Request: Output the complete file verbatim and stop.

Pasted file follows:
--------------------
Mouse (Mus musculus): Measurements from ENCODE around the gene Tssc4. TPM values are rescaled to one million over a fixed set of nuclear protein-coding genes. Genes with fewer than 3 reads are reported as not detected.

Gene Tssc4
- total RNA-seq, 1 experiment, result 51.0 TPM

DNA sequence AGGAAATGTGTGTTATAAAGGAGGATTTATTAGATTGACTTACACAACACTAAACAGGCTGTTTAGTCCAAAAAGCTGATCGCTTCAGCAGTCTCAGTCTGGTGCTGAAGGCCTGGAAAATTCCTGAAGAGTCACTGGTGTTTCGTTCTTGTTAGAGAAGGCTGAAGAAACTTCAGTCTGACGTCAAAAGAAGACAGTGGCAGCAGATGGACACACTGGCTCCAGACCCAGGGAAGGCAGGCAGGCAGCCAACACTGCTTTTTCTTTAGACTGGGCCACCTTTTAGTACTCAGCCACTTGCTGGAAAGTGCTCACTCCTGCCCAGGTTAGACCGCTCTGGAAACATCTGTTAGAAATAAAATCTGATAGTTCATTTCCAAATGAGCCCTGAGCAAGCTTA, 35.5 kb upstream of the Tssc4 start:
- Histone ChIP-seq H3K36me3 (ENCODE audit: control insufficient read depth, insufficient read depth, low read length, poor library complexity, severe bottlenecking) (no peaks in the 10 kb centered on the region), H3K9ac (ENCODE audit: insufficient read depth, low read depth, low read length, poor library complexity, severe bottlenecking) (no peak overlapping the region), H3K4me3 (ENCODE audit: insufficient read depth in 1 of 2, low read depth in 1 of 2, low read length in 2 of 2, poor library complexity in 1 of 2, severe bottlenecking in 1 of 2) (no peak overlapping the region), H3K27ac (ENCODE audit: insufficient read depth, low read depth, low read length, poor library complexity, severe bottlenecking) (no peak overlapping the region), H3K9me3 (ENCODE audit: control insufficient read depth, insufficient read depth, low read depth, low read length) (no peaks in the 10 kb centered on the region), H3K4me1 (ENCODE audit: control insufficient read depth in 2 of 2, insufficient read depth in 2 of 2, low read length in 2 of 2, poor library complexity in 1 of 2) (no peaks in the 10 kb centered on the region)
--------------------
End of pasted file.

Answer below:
Mouse (Mus musculus): Measurements from ENCODE around the gene Tssc4. TPM values are rescaled to one million over a fixed set of nuclear protein-coding genes. Genes with fewer than 3 reads are reported as not detected.

Gene Tssc4
- total RNA-seq, 1 experiment, result 51.0 TPM

DNA sequence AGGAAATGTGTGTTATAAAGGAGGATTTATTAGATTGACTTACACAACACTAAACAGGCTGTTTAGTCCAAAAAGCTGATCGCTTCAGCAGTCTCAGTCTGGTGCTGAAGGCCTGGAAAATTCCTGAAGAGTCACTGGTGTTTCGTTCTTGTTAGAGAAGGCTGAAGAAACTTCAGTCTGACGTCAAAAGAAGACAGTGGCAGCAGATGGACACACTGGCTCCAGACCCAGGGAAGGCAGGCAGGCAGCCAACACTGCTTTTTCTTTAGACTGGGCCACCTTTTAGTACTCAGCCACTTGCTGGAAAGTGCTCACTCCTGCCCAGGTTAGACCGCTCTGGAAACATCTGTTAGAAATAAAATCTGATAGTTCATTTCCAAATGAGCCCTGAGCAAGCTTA, 35.5 kb upstream of the Tssc4 start:
- Histone ChIP-seq H3K36me3 (ENCODE audit: control insufficient read depth, insufficient read depth, low read length, poor library complexity, severe bottlenecking) (no peaks in the 10 kb centered on the region), H3K9ac (ENCODE audit: insufficient read depth, low read depth, low read length, poor library complexity, severe bottlenecking) (no peak overlapping the region), H3K4me3 (ENCODE audit: insufficient read depth in 1 of 2, low read depth in 1 of 2, low read length in 2 of 2, poor library complexity in 1 of 2, severe bottlenecking in 1 of 2) (no peak overlapping the region), H3K27ac (ENCODE audit: insufficient read depth, low read depth, low read length, poor library complexity, severe bottlenecking) (no peak overlapping the region), H3K9me3 (ENCODE audit: control insufficient read depth, insufficient read depth, low read depth, low read length) (no peaks in the 10 kb centered on the region), H3K4me1 (ENCODE audit: control insufficient read depth in 2 of 2, insufficient read depth in 2 of 2, low read length in 2 of 2, poor library complexity in 1 of 2) (no peaks in the 10 kb centered on the region)